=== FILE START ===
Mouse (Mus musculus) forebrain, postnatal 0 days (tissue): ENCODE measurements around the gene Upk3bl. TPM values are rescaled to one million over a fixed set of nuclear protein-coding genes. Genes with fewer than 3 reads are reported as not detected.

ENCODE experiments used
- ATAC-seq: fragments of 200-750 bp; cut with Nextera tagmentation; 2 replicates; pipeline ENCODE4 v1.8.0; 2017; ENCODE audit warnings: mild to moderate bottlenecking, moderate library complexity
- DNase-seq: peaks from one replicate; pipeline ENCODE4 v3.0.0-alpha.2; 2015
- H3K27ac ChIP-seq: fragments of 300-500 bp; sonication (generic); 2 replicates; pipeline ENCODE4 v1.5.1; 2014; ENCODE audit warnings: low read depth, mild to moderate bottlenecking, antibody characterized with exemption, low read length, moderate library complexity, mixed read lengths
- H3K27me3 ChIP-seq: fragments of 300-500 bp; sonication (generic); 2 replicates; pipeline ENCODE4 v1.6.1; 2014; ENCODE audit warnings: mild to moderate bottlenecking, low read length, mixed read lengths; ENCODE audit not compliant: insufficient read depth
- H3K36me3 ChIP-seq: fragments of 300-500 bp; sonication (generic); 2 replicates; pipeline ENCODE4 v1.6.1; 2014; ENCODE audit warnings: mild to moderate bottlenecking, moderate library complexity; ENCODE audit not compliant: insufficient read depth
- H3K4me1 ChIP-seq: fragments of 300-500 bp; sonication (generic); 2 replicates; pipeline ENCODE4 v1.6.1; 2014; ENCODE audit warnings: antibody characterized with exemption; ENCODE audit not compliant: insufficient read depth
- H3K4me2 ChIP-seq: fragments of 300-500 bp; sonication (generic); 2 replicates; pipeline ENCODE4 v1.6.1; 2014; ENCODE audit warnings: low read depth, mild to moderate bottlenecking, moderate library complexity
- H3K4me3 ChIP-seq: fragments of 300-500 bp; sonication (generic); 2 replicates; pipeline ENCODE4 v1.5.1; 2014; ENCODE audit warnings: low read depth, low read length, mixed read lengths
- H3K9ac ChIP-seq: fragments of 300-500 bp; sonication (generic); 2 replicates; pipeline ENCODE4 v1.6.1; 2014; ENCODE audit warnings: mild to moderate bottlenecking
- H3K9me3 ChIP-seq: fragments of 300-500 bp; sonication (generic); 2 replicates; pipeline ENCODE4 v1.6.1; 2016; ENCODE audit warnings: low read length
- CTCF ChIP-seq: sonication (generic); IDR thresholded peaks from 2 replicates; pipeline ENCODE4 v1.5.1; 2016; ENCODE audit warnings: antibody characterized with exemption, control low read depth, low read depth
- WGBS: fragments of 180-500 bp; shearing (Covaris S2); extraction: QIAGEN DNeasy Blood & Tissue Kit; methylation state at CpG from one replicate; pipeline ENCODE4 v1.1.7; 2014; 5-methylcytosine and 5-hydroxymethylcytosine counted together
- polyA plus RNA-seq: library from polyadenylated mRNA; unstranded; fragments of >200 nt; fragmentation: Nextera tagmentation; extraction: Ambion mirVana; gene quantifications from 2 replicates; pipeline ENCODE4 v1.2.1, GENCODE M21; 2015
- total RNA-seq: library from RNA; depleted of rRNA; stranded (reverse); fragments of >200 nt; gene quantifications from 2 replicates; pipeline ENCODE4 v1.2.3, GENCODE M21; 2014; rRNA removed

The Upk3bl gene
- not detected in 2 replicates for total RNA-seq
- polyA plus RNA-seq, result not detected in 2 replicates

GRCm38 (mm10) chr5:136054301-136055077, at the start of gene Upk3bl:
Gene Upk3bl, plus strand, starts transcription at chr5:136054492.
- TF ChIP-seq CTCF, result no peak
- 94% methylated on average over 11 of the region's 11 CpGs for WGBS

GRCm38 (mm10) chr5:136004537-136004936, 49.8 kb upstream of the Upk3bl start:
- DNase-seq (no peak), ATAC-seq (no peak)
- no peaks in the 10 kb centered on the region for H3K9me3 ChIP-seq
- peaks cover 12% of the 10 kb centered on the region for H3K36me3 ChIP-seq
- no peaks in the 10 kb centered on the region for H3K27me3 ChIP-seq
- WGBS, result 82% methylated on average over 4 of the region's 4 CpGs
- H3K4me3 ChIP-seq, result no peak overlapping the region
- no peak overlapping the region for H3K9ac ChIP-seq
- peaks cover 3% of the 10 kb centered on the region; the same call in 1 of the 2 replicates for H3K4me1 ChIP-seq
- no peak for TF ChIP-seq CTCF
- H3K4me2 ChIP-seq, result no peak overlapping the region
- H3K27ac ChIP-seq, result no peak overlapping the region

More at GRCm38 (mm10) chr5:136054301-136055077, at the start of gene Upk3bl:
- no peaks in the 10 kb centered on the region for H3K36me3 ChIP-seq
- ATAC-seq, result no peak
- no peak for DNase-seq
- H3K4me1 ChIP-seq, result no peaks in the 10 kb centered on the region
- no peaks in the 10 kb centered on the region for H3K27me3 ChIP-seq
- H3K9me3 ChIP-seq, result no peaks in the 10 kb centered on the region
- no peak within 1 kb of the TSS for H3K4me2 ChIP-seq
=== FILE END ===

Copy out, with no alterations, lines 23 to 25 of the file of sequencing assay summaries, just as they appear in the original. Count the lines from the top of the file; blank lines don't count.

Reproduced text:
- 94% methylated on average over 11 of the region's 11 CpGs for WGBS

GRCm38 (mm10) chr5:136004537-136004936, 49.8 kb upstream of the Upk3bl start:
- DNase-seq (no peak), ATAC-seq (no peak)